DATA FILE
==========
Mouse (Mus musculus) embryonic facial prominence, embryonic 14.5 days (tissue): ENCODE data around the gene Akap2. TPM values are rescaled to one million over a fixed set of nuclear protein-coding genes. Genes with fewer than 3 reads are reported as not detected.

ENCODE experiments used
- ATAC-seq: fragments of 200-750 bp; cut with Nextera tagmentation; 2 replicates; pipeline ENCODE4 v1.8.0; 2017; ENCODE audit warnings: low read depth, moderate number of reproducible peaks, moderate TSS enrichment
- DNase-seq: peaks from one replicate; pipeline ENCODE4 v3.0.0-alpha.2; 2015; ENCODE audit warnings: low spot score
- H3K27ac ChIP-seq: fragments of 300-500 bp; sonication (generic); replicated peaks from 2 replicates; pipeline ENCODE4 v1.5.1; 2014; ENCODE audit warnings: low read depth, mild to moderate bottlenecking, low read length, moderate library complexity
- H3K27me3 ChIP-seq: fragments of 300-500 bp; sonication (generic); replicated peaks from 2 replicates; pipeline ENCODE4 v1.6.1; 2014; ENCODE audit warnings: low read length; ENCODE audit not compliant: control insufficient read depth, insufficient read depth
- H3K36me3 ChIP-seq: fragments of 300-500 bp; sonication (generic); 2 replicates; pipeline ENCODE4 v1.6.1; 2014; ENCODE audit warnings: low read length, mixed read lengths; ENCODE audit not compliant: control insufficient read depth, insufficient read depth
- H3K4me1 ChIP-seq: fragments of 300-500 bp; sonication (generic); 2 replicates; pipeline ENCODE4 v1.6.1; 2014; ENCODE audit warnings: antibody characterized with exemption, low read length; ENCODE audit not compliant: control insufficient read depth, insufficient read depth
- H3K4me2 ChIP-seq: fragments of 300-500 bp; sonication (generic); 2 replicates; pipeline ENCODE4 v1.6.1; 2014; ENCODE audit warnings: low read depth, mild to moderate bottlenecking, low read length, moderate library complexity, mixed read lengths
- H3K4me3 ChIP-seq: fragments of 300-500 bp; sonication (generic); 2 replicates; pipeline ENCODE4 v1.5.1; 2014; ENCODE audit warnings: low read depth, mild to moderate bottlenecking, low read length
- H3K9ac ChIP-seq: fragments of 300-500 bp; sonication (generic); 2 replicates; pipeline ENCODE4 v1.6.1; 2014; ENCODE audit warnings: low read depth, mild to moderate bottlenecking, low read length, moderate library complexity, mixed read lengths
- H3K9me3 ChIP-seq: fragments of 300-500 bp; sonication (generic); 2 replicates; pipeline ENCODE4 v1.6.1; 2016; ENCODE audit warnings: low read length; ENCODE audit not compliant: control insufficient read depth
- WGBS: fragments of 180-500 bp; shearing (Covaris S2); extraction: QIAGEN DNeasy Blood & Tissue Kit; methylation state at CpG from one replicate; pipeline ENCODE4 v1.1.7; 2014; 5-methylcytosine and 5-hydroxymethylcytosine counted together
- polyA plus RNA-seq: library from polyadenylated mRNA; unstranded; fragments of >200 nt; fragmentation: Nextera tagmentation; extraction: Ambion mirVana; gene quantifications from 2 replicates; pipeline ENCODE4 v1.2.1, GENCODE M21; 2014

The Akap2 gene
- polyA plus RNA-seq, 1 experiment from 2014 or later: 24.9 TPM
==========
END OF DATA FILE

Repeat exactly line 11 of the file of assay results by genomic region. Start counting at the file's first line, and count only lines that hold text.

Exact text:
- H3K9ac ChIP-seq: fragments of 300-500 bp; sonication (generic); 2 replicates; pipeline ENCODE4 v1.6.1; 2014; ENCODE audit warnings: low read depth, mild to moderate bottlenecking, low read length, moderate library complexity, mixed read lengths